FoMO, Decision Making, And The Human Condition
FoMO, Decision Making, And The Human Condition
by Elana Sures, RCC
“John Gardner, in his novel Grendel, tells of a wise man who sums up his meditations on life’s mysteries in two simple but terrible postulates: “Things fade: alternatives exclude.” […] Decision invariably involves renunciation: for every yes there must be a no, each decision eliminating or killing other options.”
— Irvin Yalom, 1991 (Love’s Executioner)
Remember the “Say Yes to Everything” movement? It was (is) problematic. Not only for the inevitable burnout, but also because it undermines the constant discernment we undergo in making decisions. For that matter, I don’t believe that No deserves the bad rap it gets – in my world, no means prioritising and setting boundaries (unless you’re saying no to everything, in which case you might want to check out my previous post on Avoidance).
All that said, I myself am quite prone to saying yes. Often. Just say yes, and worry about the details later – for a long time, this was my modus operandi (plus, Tina Fey said it – so it must be a good idea). I wish I could tell you that it’s because I have boundless energy (hardly) or a fearless sense of adventure (ha). No and no. While many of my endeavours do stem from genuine motivation and interest, much of my discomfort in turning down experiences can be summed up as “if other people are able to pull it off, why shouldn’t I?” Looking back, this has applied to my career, parenting, travel, and meal preparation. While I have reaped undeniable benefits from aiming high and taking a lot on, I am also no stranger to burnout and distractedness. Saying yes is a package deal.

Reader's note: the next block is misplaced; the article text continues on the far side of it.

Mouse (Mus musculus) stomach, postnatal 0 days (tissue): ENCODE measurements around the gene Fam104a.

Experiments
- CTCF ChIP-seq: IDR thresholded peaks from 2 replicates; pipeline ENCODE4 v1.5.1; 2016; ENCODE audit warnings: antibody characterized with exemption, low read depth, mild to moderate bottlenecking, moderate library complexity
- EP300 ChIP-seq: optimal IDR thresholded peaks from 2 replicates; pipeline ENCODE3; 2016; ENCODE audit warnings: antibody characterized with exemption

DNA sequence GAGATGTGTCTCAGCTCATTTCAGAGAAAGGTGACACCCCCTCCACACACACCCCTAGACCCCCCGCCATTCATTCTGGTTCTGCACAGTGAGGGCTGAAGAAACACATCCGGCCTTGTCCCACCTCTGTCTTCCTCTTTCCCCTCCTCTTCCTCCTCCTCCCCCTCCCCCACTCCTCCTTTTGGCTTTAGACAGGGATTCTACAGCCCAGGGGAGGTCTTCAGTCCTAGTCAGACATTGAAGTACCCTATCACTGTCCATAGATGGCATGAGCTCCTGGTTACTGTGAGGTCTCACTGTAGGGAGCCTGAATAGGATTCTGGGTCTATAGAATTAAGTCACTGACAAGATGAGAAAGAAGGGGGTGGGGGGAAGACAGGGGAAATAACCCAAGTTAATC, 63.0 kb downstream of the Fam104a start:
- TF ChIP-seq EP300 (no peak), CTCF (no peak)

That’s why, a few years ago, I was delighted to stumble across the term “FoMO.” Fear of Missing Out. Already added into the venerable Oxford English Dictionary (2013) and possibly coming soon to a DSM near you, FoMO has been touted as the modern malaise – a byproduct, perhaps, of seeing ourselves and others through the filtered lenses of social media. When FoMO governs our actions (as opposed to genuine motivation, intuition and rationale), we say yes out of anxiety – a sense of dread that if we turn the other way, we’ll miss an opportunity.
No doubt, this is exacerbated by the fact that we have never been more aware of what other people are up to than we are now, albeit in a deliberately curated highlight reel. This, combined with a cultural ethos of “bring it on!” has made this moment in time a perfect storm for social comparison and taking too much on as a way of looking competent and worthy of admiration. But is FoMO distinct to this millenium?
I don’t believe it is. The psychotherapist and great thinker Dr. Irvin Yalom identifies that making choices has historically been one of the primary sources of our collective existential anxiety. The anxiety comes from two things. Firstly, knowing that we alone have the freedom and the power to take action that is true to ourselves provides us then with the responsibility to make those choices matter. Secondly – and importantly for the purpose of understanding FoMO – committing to something invariably means relinquishing the possibility of something else. Choosing one partner, one job, one home, one event, means missing out on the possibility of others. This is why Fear of Missing Out, and a general difficulty in making decisions, is part of the human condition.